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Baby / pre-school swimming - a super activity

By Jo Wilson

Birthlight Baby Swimming & Aqua Yoga teacher

Little Splashers

Parents have so much choice when it comes to activities and socialising with their baby, from massage, yoga, music, signing and sensory development classes, to name but a few.  However, during the first few months babies actually need very few structured activities; being close to their parent, having a secure emotional base and the space to explore their natural environment is far more important.  When and what activities to join is a personal choice for the parent and one usually based upon their values. Swimming offers many physical, emotional and social benefits, it’s so all encompassing.  But, the cherry on the cake so to speak, is that swimming is a life skill.  One of our parents once stated ‘puppets and parachutes won’t save my baby’s life’.  Being confident and comfortable in the water remains an important part of growing up. If swimming is introduced during a baby’s first year of life, they will become more adapted to the environment and retain a love of water, as the brain is more pliable, ready to receive and wire experiences.

Wonderful Water

Water is both a natural and therapeutic environment, having spent the last 9 months in the amitotic fluids in the womb.  Water provides a gravity free medium which allows babies to explore a wider range of movements than when they are on dry land.  For example; three dimensional movements like stretching out their arms and legs at the same time.  This can be a thrilling experience for babies as they learn to explore how to move their bodies beyond the normal stages of development.  Unconscious movements in the form of reflex actions are practiced by babies, until their bodies learn control and their brains can translate these actions into conscious voluntary movements.  What better way for babies to learn muscle and movement control than in a supported environment where a baby can feel relaxed and nurtured by their parent? Movement is the basis of learning; it is literally the ‘brains food’, as it transports vital nutrients, water and oxygen to the brain.  It is really important for babies to be in a relaxed state to create strong neurological pathways; swimming together for example will release feel good hormones such as ‘oxytocin’ and endorphins into the brain.  Whilst stress will have the opposite effect for a baby and can create negative connections.  Repeated stress on a baby’s brain can have implications for a baby’s development, later on in life.

It is a delight for both parent and baby to experience the amphibian kicking reflex.  During the reflex stage the baby propels themselves using whole body movement patterns i.e. reflexion and extension of the whole body.  The body enjoys a flurry of early movements that are unconscious until the lower level brain has made the sufficient connections. For a baby, learning where their legs are in relation to their body and how to use their legs is the first stage of creating a conscious action.  This might seem a strange statement to make, but babies aren’t born the sense of proprioception i.e. a natural awareness of themselves. This reflex action lasts for approximately 9 months, during this time babies can learn to strengthen their kicking actions to create a smooth transition to when their brains and bodies are ready for voluntary controlled movements.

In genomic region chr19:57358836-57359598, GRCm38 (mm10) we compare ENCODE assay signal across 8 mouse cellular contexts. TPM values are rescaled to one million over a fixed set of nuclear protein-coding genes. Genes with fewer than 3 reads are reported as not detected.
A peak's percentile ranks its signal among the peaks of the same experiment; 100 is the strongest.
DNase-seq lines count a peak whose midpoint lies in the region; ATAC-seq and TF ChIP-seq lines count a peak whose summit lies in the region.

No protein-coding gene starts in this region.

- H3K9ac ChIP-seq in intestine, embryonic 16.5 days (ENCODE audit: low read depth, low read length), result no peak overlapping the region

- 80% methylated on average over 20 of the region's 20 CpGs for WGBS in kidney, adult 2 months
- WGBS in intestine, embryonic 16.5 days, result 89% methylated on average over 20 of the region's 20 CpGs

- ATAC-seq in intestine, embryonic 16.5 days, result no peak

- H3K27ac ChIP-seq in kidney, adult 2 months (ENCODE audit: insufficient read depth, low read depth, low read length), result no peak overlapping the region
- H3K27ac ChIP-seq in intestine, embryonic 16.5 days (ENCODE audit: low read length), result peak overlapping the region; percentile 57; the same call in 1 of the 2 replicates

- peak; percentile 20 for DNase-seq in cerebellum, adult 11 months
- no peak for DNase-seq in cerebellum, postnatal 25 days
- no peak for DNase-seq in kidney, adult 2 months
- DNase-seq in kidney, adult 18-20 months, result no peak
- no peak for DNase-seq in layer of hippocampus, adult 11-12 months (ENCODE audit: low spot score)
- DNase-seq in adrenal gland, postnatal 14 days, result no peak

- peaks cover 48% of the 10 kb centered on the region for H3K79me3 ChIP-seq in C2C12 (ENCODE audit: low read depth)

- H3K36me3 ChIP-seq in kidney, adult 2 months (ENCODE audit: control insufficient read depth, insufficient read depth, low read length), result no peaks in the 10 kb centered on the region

Two techniques swimming teachers use are; manual movements combined with word association.  Fun games can be played, such as supporting a baby’s head on the parents shoulder, whilst kicking a big beach ball and gently moving their legs up and down and saying the words ‘kick, kick, kick’.  Learning to swim through the parent is also important, as babies are able to imitate a parents movement patterns and create connections with a secure emotional base.

It is fascinating to watch and observe the leg and arm actions of a baby with unconscious movements and of those with full control of their body actions.  Toddlers tend to have a more ‘cycle’ action to their kick and they splash their hands both together.  You can see that the brain hasn’t quiet made the connections needed for alternating patterns; the body is moving as one and not as separate co-ordinated limb actions.  Gentle swim techniques can be applied at the toddler stage and then refined when both the body and the brain is ready to learn and absorb.  For example: ‘the good toes, naughty toes fun game’, to create an awareness of their feet in relation to their legs and a superior swim position.

Natural Multi-Sensory Environment

Water is a natural multi-sensory environment, both the internal senses of proprioception and the vestibular system are stimulated combined with exploration of the five external senses; touch, smell, hearing, sight and even taste through bubble blowing.  Observation and translating a baby’s cues are important to provide the right level and pace of stimulation.  It is important to allow a baby to develop in their own time frame and not give them activities and exercises firstly that are beyond their bodies, but ones that also don’t over stimulate their brains.  The water provides hundreds and thousands of touch receptors which literally ‘ignite’ a babies brain and nerve connections.  Whilst for some babies this can be a wonderful experience, for the sensitive baby or for a baby that becomes quickly tired or hungry in the pool, the water and pool environment may provide over stimulation. A distraction tool like a watering can might be welcomed for some babies, whilst for others this will just be another external stimulus that could heighten a baby’s distress. Periods of dynamic activities combined with periods of calm and rest is therefore needed.